Stereo cranking and munchies flying, we were finally making good time running south to the border when we approached a couple sad-looking vehicles at the road's edge. A trailer-towing Dodge Ram was sitting on its driver's-side rear axle, with the tire nowhere to be seen. Three generations of Williams family were moving from New Hampshire to Alaska when sheared wheel studs sent a drive wheel soaring into the nearby forest. Because Kiwi said he hadn't yet done his traditional mitzvah for the day, we pulled over to aid the troubled family. We had recently passed a garage and general store, so we offered to bring the appliance-laden trailer and patriarch to civilization and hopefully a tow truck. Without a drop-hitch, it proved difficult to lift the trailer tongue high enough to connect to the tall H2's ball hitch, but with a little roadside Rube Goldberg-caliber ingenuity, we were soon connected and ready to evaluate the H2's towing ability. Engaging the Tow/Haul transmission mode, we edged onto the narrow two-lane highway, barely noticing the overstuffed trailer's weight.
A grease-smeared fellow performing some late-evening wrenching at the town's garage directed us to a grungy bar across the street to inquire about tow truck services. We found a small clique of native Alaskans sipping brew and trying their best to be unhelpful, essentially inviting us to call someone else who could give a mukluk. We were eventually able to secure a tow truck via a phone call to the highway patrol. Asked later what he thought of the H2, full-time Yankee and part-time Capt. Obvious, Richard Williams said, "It looks real good for towing."
Sliding ever further behind schedule, we powered down the twisting, well-graded dirt road, racing ever closer to the Canadian border. Forgetting the hive-mind of the voracious mosquitoes, we spent half an hour at the border of Yukon Territory shooting nature photography and vehicle action video. With a fresh collection of itchy bumps deforming our faces and hands, we scratched and cursed the last few minutes to the Alaskan/Canadian border. Being after midnight, the checkpoint was like a deserted drive-thru after hours; sadly, without the tacos. We had a nice conversation with Debbie, the lightly accented customs officer on duty, and then moved on without fuss.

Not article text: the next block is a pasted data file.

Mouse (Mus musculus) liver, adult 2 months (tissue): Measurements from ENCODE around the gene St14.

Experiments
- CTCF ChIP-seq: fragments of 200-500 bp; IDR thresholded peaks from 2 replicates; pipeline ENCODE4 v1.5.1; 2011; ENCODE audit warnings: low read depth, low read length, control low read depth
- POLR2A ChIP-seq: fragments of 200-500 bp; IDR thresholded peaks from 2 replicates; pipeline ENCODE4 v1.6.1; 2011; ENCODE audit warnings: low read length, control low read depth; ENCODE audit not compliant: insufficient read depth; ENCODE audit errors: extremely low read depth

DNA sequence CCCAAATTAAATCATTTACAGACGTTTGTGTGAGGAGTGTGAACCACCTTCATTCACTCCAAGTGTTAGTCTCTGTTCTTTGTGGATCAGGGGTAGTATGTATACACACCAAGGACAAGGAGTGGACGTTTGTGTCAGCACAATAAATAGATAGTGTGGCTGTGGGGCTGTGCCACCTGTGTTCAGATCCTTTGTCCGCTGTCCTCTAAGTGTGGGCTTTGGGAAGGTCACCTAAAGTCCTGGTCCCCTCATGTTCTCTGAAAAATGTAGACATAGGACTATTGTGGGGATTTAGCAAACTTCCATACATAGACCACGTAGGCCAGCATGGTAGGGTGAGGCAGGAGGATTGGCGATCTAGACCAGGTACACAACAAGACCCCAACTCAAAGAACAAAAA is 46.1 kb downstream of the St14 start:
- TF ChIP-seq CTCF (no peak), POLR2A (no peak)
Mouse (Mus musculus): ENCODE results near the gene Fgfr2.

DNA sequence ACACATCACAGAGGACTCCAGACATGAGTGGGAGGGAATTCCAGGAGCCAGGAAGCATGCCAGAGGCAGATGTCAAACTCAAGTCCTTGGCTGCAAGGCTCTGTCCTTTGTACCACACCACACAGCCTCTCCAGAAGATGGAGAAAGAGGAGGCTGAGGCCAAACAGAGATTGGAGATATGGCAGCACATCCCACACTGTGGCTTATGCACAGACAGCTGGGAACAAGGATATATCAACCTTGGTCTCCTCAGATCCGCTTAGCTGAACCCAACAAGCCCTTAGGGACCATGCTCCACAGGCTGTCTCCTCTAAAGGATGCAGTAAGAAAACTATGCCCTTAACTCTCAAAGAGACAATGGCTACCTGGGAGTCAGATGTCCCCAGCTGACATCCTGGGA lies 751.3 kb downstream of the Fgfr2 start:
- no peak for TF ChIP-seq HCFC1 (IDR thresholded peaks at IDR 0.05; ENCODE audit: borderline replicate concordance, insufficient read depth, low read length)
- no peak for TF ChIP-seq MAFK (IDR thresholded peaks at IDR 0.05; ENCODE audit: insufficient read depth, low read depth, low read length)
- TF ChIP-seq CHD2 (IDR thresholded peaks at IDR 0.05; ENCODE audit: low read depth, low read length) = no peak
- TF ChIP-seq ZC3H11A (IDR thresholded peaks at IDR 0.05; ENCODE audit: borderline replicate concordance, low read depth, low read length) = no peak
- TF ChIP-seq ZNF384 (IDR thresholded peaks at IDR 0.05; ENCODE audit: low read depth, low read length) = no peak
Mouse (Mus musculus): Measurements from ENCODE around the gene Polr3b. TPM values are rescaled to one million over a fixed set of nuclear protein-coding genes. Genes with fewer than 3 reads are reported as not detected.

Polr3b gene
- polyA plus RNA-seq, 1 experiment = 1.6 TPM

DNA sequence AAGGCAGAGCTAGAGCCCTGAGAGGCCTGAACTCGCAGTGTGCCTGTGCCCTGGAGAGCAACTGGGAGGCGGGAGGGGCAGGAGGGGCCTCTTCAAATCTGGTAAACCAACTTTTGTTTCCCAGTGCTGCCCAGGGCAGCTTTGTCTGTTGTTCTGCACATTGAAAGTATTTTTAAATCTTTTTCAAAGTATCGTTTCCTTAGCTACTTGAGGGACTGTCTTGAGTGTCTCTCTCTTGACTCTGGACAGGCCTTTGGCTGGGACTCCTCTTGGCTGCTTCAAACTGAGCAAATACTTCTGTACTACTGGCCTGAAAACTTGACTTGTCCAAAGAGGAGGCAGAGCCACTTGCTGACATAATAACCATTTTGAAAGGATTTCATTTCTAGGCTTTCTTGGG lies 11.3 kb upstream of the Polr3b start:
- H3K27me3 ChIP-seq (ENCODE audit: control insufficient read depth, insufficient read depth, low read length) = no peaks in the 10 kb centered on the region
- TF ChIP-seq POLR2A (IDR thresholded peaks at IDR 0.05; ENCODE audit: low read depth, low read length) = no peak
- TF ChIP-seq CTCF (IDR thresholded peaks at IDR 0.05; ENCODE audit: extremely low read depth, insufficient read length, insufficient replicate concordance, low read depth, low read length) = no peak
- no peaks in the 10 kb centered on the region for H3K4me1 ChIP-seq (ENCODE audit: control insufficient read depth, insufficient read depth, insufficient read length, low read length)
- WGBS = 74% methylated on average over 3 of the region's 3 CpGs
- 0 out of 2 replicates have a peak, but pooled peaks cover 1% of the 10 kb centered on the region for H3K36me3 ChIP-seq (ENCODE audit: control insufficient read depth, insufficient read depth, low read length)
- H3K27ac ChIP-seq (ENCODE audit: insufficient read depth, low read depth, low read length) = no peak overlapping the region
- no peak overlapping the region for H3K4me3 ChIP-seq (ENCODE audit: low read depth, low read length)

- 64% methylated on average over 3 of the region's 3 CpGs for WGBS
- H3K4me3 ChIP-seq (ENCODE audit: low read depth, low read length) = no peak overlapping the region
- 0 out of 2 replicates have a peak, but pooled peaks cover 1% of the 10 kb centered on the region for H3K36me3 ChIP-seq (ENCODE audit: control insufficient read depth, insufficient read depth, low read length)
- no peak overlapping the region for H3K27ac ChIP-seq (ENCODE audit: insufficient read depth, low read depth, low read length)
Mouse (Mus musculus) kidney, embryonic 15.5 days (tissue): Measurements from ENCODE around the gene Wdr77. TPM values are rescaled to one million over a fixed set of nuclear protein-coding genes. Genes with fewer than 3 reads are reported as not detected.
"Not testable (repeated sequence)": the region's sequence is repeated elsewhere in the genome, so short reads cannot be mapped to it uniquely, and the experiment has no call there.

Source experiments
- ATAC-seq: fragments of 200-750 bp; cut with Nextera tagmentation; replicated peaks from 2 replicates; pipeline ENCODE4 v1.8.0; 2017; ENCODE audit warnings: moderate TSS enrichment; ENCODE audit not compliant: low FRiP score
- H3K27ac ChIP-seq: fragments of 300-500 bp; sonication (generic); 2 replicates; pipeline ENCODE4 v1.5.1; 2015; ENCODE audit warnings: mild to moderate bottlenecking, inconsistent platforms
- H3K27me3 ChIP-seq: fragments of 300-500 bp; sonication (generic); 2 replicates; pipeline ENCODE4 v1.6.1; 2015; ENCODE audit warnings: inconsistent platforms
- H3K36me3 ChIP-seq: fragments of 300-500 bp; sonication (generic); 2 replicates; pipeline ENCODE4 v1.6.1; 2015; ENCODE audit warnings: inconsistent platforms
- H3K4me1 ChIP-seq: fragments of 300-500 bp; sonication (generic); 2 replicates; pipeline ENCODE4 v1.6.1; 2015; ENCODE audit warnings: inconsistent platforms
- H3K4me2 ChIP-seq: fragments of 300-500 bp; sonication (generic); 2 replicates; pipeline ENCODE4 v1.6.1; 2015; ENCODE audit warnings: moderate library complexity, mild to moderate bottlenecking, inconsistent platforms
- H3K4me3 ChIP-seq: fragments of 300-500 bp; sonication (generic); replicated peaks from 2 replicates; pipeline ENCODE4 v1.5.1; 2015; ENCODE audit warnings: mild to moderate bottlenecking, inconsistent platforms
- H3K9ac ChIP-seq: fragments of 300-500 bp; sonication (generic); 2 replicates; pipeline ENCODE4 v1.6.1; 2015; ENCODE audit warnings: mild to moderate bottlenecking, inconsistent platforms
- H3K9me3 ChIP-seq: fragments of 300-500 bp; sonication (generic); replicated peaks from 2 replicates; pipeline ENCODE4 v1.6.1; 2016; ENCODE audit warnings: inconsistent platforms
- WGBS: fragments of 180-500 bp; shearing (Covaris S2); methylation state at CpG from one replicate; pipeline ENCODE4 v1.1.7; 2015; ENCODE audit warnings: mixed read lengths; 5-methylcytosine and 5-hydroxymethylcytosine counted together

Needing to fuel up, we pulled into the first village with lights. Saddling up to an above-ground tank at Buckshot Betty's, we filled the 32-gallon tank and scraped the insect carnage from the rock-chipped windshield. It was clear from talking with the employees that we had entered another country, as their accent was sharp and their dialogue laced with radically more "yahs" and "ehs" than nouns. Typical speech patterns would flank any statement with colorful "yah" and "eh" syllables, leaving conversation to be almost Pig Latinish.
Energized by caffeine and screeching heavy metal music, we put the hammer down and drove deep into the Canadian night. It became a challenge to remain alert as we desperately sought lodging, with each tiny hamlet (more like Spamlet) already shut down and tucked in for the night. We eventually saw signage around 4 a.m. for a bona fide motel with full services. Rolling in as the dawn light began to rise above an adjacent lake, we found the rustic Burwash Landing Resort to be eerily silent. With no one around and no signs advising on late-night check-ins, we debated just grabbing a key. We repeatedly rang the desk-mounted doorbell and heard no sound or reaction. So we knocked on the office door, which eventually stirred the manager, a bed-headed native Alaskan we called Eskimumu, for her much wrinkled, but dashing tent-like attire.
Settled in to the quite serviceable room, we quickly fell asleep with thoughts of where we would find our next Mexican food fix filling our heads.